Details Still Hazy as Trustees Approve $91.5 Million for UMB Dorms

City Councillor Maureen Feeney addresses a concerned Columbia
Savin Hill Civic Association.

City Councillor Maureen Feeney addresses a concerned Columbia Savin Hill Civic Association.

Natalia Cooper

On July 24, the long-awaited results of Sasaki Associates’ feasibility study finally arrived at the university. However, it could take over a month before the next big steps in the dorms project are underway.

Chancellor Jo Ann Gora was on vacation when the results came in, so she didn’t receive the report until August 5. Although The Mass Media has not been able to obtain a copy of the results yet, we have received some information regarding the contents of the report. The Watertown-based consulting firm has found that some of the proposed sites for housing are actually feasible to build on. In a preliminary report to faculty and staff in April, representatives from Sasaki discussed eight sites. In the most recent draft of their feasibility findings the consulting firm have narrowed it down to three sites on which it would actually make sense for the university to use as grounds for dorms. “The three sites they have selected are the feasible ones,” said Director of University Communications, Anne Marie Lewis-Kerwin.

One of the sites found suitable to build on is the current home of “Huru,” the large metal sculpture which was the first acquisition of the “Arts on the Point” project. The site extends to where the university currently has a soccer field.

Lewis-Kerwin assured The Mass Media that “anything they take away they’ll replace.” But that could lead to a constant shifting and re-shifting of the layout of the Point resembling a giant game of Tetris.

For instance, if dorms are placed in the area currently occupied by the soccer field, where would the new field go?

The most likely area for a new soccer field is behind the Clark Athletic Center, the current site of several parking spaces. If those parking spaces are eliminated, where will they be rebuilt? And so on. Parking is a major concern associated with the new dormitories. “We have to have more discussion on the parking issue,” Lewis-Kearwin admitted.

Another site proposed as feasible for housing is adjacent to the new Campus Center, currently a parking lot. For students who live on-campus, proximity to that center will be practically vital, but for the students still commuting by car, the parking will be even tighter.

According to Lewis-Kerwin the report holds schematic designs for the three phases of construction, and there are three different building designs posed for each of the sites.

One important part of the report is still missing. The breakdown of the actual cost to the university for each phase proposal. “That part of the report we are still waiting for,” said Lewis-Kerwin.

The UMass Board of Trustees has approved $91.5 million for the the dorms project on Columbia Point. That money is for the first phase and will most likely be supplemented by state funds. Another $131 million was pledged toward the other two phases of the 2,000 bed plan, projected for completion in 2012. The tentative timetables for the three phases are: Phase One, 2003-2007, and Phases Two and Three, 2008-2012. But, just because the board has voted on this project, doesn’t mean it’s a done deal.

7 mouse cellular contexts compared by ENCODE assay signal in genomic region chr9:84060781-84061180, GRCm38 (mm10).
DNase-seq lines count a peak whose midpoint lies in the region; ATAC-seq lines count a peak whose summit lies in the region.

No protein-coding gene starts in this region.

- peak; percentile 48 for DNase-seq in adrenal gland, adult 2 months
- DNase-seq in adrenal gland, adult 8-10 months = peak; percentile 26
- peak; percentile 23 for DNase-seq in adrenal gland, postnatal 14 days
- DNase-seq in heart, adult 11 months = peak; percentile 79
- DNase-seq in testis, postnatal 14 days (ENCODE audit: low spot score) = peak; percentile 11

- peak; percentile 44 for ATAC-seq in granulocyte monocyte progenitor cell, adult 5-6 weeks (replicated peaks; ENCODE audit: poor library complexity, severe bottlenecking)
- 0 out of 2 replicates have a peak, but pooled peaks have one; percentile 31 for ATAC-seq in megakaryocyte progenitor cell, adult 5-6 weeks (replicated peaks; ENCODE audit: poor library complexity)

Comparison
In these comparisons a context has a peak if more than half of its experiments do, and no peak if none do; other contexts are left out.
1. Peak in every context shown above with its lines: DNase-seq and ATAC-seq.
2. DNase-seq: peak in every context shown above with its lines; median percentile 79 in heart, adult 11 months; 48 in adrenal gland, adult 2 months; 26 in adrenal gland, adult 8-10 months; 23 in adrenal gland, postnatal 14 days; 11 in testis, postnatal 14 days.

Chancellor Gora, in an e-mail discussing the funding approval by the Board of Trustees stated, “This is good news but it does NOT mean we [the university] have ‘the money.’ It means we have the authorization to borrow the money.” The Chancellor went on to say that coverage of the board’s decision in the press may have been misleading. “The dorms will be funded through bonds, not tuition, not fees, not state funds. The folks living in the dorms will be paying the debt service on the bonds and that is how we are able to finance this major construction.”

This Sasaki study is only a draft report. There will be several meetings held over the next few weeks to discuss the findings and submit changes to Sasaki. Then UMass Boston has to settle a promise made to the surrounding community earlier this year.

In April, at a Columbia Savin Hill Civic Association Meeting, representatives from the university announced their intention to conduct a Community Impact Study. The Community Impact Study could take up to six months to complete. Lewis-Kerwin is hopeful that it will at least be underway by the end of September.

The university’s board of trustees made a promise in 1973 that the campus at Boston would remain a commuter institution to minimize the student housing impact on the Dorchester community. With studies underway and funding plans in place, that promise will most definitely be broken.

Residents in the areas surrounding the university have repeatedly expressed concern that adding a housing component to UMass Boston could exacerbate housing pressures in their neighborhoods. Other college-heavy areas of Boston have seen similar trends occur. Think Allston-Brighton.

Lewis-Kerwin insists that because the university is “not looking to buy up housing stock to house students,” the student population in the Dorchester community will not drastically increase.

But, even if the university is not directly involved in placing students into the neighborhoods surrounding the Harbor Campus, dorms may do just that. When students reach their junior and senior years, they may get tired of the dorm scene but be used to being close to the university. If that happens the community may absorb that overflow student population.

The Boston Globe reported that the groundbreaking for the dorms project could happen as early as 2003. “It may happen, it may not happen,” Lewis-Kerwin responded when asked if that date was set. She was quoted in The Boston Globe as saying, “If there are no issues, the university would like to break ground in the summer of 2003.”